A couple of weeks ago I was offered a last-minute bib for the Stockholm Marathon.
I toyed with the idea of running, knowing that it would be an incredible story and a great medal, but ultimately decided that it wasn’t the right decision.
I pride myself (and my blog) on working hard for my marathon goals, always training for specific races with certain time goal. I felt like it would be hypocritical (and stupid) of me to turn up to a start line so massively underprepared, and may underplay the work I believe is needed to run a marathon.
Should you run a marathon without training?
Respect the marathon distance.
Twenty six point two miles is a long way. Have you ever checked the car odometer as you drive along? You can drive a long way!
As well as your body needing to be physically ready to complete the miles, don’t underestimate how
much your mind comes into play when dealing with the distance. The 12-18 weeks of marathon training not only prepares your body, but also helps builds confidence and increase mental strength that will help you achieve your goal on race day.
Not knowing for sure whether you can actually finish the race is not a good mindset to have at the start line.
Run a lot in the past, but haven’t run for awhile? The good news is that muscle memory does exist, and the adaptations made in your body when you were training hard can be retained, making it easier to return to fitness. This could come in handy if you have only a short time to train for the marathon, but have run a number of marathons (or a greater distance) before.
Long-term Running Goals
If you’re working towards something specific in the near or distant future, you could jeopardize your training and race by running an unplanned marathon. I’m training for the New York City Marathon in November, and didn’t want an unplanned race to risk a healthy, strong training cycle for this year’s goal race. You’ve got to make the decision on which race is more important to you and why.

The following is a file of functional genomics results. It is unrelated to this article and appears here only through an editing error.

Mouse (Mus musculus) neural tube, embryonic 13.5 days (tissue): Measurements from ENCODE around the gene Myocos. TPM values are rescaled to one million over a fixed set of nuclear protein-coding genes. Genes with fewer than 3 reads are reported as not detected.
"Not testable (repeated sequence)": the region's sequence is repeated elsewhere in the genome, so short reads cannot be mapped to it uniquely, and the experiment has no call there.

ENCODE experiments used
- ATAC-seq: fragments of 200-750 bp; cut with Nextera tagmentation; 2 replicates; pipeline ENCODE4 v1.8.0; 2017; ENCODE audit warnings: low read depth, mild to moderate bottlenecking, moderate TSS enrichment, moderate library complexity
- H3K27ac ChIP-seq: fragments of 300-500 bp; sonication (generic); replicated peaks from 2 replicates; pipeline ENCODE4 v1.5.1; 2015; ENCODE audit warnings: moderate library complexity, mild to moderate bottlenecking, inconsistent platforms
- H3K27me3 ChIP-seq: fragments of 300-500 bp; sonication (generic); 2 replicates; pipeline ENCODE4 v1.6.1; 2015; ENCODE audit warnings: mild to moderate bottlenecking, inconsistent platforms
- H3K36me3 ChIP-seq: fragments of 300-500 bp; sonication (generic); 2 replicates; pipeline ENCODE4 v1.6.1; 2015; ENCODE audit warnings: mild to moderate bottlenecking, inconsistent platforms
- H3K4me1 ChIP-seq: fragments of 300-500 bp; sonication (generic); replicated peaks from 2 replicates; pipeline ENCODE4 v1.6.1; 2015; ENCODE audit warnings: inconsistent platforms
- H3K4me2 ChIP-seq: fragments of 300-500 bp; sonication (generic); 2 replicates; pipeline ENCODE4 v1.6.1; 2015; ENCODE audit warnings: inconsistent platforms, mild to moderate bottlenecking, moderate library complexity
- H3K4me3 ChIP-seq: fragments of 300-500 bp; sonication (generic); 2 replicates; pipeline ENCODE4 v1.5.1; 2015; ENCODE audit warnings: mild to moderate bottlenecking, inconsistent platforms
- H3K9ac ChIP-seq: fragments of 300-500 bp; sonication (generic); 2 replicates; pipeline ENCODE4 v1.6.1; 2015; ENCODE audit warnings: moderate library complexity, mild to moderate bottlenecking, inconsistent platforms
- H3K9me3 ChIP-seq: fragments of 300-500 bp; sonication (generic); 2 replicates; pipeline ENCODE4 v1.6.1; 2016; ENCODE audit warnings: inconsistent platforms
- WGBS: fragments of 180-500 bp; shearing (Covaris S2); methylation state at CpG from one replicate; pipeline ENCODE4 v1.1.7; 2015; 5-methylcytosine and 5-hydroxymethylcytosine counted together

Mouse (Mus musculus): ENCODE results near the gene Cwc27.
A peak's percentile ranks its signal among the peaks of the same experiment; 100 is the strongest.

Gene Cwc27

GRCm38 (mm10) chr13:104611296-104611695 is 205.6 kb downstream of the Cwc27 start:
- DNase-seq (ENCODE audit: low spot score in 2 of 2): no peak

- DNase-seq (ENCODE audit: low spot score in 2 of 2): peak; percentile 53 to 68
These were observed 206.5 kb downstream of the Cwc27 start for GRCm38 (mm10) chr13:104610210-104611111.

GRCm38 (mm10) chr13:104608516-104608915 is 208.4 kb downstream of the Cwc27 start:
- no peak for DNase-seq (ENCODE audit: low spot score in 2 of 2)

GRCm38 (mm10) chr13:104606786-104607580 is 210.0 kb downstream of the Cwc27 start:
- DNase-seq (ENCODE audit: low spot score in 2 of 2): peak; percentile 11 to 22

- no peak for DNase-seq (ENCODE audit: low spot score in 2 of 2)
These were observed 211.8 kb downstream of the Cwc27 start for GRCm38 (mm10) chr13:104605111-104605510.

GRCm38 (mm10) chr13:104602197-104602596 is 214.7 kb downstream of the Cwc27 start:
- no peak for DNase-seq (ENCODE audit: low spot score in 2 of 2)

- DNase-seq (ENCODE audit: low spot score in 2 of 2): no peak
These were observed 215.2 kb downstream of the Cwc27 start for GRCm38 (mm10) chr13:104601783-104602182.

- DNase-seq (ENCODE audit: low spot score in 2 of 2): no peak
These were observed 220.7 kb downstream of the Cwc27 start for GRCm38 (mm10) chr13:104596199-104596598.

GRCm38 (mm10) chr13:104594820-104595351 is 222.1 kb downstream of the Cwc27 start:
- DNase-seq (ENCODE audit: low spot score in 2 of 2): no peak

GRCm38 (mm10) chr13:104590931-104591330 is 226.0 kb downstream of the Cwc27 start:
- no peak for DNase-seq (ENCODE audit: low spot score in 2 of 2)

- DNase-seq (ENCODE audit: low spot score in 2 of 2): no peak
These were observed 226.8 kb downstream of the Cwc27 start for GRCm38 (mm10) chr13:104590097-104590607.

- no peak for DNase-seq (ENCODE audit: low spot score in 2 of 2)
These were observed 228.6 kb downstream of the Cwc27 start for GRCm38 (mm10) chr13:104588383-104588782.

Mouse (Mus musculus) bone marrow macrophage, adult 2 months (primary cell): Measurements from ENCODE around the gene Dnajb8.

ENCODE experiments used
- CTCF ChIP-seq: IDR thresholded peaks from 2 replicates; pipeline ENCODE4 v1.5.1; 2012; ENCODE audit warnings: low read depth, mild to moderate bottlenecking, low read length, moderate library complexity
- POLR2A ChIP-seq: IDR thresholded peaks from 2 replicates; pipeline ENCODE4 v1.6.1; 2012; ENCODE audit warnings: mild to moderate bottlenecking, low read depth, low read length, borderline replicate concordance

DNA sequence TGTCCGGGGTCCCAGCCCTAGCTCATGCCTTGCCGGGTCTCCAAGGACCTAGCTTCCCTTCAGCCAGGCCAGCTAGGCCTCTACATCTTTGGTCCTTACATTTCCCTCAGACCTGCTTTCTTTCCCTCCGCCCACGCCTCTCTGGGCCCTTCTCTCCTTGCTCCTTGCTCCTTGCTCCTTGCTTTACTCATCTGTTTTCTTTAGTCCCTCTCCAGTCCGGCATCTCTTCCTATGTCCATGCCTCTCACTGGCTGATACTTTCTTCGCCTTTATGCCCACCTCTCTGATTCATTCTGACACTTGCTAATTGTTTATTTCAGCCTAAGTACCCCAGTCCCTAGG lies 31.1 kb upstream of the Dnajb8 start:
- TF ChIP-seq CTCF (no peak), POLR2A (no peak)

Running a marathon can exacerbate any slight niggle that you may have going into the race. If you’ve been working for months to get to the start line, then often you’re prepared to push through some pain, whatever the consequences, just to get to the finish. However, if you’ve been rehabbing an injury that just isn’t quite healed yet or are putting yourself at risk of a new or recurring injury by running the race, then it’s probably sensible not to put that bib on!
Don’t race it.
Running and racing can be very different things. If you were going to run a marathon with little preparation, it should definitely not be your goal to run a PR! Running slowly, and gently build up your speed—or you can take things easy and enjoy the course. The goal is to get to the finish line in one piece! You could even use the marathon as a long training run, slowing down or walking once you hit your allotted distance for the day.
You might not be specifically trained to run a marathon, but perhaps you’ve been building up your distances anyway, or you just have a high mileage training schedule, I would say that if it won’t be a huge shock to your body to run 26 plus miles, then go for it. However, if the furthest you’ve run recently is a 5-miler around your local park, then it’s probably wise to stay at the sidelines.
Ultimately, it’s up to you to weigh the pros and cons of running. No one can run the race for you—they can just help aid in the recovery, afterwards!